Insulin aspart, recombinant (Injection)

Introduction

Insulin Aspart, Recombinant (IN-su-lin AS-part, ree-KOM-bi-nant)

Treats diabetes mellitus. Insulin is a hormone that helps get sugar from the blood to the muscles, where it is used for energy. This type of insulin is similar to regular insulin, but acts in the body more quickly.

Brand Name(s)

There may be other brand names for this medicine.

Novolog, Novolog FlexPen

When This Medicine Should Not Be Used

You should not use this medicine if you have had an allergic reaction to insulin aspart or any other type of insulin.

How to Use This Medicine

Injectable

  • Your doctor will prescribe your exact dose and tell you how often it should be given. This medicine is given as a shot under your skin.
  • Do not change the brand or dose of your insulin unless your doctor tells you to. When you receive a new supply of insulin, check the label to be sure it is the correct insulin.
  • If you are using this insulin at meal times, give your injection within 5 to 10 minutes before you eat.
  • A doctor, nurse, or pharmacist should teach you how to give your insulin shots. Make sure you understand how to use the medicine and give yourself the shots.
  • This medicine comes with patient instructions. Read and follow these instructions carefully. Ask your doctor or pharmacist if you have any questions.
  • You will be shown the body areas where this shot can be given. Use a different body area each time you give yourself a shot. Keep track of where you give each shot to make sure you rotate body areas.
  • If you are using a vial (bottle) of NovoLog?, only use syringes that are made for giving insulin injections. Use a new syringe each time you give yourself an injection. If you are using a NovoLog? PenFill cartridge, use a new needle each time.
  • If you are mixing insulin aspart and a longer-acting insulin in the same syringe, always draw up insulin aspart into the syringe first. Then draw up the longer-acting insulin.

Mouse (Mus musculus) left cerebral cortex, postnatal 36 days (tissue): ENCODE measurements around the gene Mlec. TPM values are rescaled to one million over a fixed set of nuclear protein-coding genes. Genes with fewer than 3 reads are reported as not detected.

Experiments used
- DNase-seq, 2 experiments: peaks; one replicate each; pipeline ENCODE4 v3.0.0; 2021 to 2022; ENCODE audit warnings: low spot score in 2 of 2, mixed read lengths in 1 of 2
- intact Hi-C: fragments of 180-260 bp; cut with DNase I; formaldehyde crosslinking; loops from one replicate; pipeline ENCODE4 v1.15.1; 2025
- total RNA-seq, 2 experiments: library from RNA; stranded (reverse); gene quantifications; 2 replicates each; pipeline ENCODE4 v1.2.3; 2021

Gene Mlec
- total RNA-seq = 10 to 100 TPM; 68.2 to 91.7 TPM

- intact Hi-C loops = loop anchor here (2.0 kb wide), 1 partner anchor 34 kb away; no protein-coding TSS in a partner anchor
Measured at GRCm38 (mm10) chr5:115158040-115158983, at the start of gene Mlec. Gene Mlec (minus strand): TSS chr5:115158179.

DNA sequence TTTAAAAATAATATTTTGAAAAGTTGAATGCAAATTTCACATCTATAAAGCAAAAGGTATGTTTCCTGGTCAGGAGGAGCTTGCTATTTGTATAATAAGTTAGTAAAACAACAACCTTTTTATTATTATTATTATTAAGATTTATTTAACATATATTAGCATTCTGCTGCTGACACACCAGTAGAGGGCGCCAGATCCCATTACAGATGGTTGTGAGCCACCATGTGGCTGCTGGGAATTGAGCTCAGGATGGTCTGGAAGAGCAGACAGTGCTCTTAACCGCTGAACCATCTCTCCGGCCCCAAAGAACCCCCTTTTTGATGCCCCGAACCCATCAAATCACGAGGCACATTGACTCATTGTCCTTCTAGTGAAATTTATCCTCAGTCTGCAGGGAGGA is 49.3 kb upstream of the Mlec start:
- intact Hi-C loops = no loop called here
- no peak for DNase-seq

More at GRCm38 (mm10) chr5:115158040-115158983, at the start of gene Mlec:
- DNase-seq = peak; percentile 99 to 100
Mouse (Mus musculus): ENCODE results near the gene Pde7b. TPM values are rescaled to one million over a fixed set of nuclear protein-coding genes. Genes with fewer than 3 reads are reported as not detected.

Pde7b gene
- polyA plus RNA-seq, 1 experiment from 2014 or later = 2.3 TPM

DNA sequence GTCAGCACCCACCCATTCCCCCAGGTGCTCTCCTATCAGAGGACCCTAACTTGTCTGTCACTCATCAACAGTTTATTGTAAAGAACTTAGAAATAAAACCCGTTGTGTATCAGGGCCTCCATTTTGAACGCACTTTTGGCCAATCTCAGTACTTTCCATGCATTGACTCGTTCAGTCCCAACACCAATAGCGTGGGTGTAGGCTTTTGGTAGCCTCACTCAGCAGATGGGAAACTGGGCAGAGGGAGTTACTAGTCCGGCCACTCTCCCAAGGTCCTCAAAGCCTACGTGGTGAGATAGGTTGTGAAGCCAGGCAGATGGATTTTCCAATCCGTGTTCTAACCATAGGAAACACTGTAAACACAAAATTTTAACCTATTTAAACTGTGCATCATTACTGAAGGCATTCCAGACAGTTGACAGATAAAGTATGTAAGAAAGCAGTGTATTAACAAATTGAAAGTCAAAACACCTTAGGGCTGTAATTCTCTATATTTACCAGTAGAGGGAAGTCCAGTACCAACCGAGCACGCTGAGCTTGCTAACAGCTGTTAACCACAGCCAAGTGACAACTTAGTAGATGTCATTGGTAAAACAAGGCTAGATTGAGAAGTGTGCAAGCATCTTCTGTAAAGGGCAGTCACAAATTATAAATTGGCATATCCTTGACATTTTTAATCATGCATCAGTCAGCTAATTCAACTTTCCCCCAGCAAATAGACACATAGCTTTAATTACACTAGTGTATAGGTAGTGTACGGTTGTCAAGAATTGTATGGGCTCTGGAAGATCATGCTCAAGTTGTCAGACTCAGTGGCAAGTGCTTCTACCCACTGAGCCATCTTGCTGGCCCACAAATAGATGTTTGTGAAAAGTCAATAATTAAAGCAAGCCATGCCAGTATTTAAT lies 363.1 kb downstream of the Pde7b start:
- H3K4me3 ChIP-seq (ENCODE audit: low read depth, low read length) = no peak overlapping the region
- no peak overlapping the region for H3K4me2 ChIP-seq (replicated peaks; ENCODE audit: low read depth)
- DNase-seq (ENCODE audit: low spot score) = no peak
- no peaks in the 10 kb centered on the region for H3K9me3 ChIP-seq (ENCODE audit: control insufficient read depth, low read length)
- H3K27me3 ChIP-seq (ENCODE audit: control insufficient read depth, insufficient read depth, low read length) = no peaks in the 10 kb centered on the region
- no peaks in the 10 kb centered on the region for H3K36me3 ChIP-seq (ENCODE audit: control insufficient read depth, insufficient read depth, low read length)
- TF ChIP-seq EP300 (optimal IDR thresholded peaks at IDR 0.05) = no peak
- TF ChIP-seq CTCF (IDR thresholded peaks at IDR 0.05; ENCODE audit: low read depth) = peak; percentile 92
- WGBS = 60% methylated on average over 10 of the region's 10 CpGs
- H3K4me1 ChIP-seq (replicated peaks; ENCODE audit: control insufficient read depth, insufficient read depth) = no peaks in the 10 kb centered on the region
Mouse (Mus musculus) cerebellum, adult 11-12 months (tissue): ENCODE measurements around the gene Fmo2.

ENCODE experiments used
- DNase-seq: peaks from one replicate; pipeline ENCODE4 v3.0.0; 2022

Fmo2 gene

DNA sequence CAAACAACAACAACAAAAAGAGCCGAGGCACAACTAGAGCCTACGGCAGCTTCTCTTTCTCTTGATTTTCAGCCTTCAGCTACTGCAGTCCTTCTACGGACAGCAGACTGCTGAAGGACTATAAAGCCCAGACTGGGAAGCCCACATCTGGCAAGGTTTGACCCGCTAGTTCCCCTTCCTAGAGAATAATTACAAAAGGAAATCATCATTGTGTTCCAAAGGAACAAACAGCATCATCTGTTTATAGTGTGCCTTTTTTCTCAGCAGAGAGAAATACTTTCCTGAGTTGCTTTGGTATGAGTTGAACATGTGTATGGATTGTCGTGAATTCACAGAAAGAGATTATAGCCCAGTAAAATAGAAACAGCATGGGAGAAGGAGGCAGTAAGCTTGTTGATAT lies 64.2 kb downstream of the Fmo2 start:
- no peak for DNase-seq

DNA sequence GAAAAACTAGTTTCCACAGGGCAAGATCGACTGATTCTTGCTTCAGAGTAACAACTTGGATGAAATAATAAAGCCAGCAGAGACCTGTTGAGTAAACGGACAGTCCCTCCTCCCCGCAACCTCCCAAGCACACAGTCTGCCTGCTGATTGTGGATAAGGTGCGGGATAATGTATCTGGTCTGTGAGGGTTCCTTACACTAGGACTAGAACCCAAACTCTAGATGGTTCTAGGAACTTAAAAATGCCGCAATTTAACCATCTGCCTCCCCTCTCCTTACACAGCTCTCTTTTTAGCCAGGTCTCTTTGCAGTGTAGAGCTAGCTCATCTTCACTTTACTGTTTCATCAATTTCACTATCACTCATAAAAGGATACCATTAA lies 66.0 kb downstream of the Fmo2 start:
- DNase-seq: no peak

• The insulin should look clear and colorless. Do not use insulin aspart if it is cloudy or thickened.

If a dose is missed:

  • Call your doctor or pharmacist for instructions.

How to Store and Dispose of This Medicine

  • Store unused bottles or cartridges in the refrigerator. Do not freeze. The expiration date on the insulin package tells you how long you can keep the medicine in the refrigerator. Throw the medicine away after the expiration date has passed.
  • The bottle or cartridge that you are currently using may be kept in the refrigerator or at room temperature in a cool place, away from sunlight and heat, for 28 days.
  • Ask your pharmacist, doctor, or health caregiver about the best way to dispose of any leftover medicine, containers, and other supplies. You will also need to throw away old medicine after the expiration date has passed.
  • You should receive a container for throwing away your used needles and syringes. Throw away used needles in a hard, closed container that the needles cannot poke through. Keep this container away from children and pets.
  • Keep all medicine away from children and never share your medicine with anyone.

Drugs and Foods to Avoid

Ask your doctor or pharmacist before using any other medicine, including over-the-counter medicines, vitamins, and herbal products.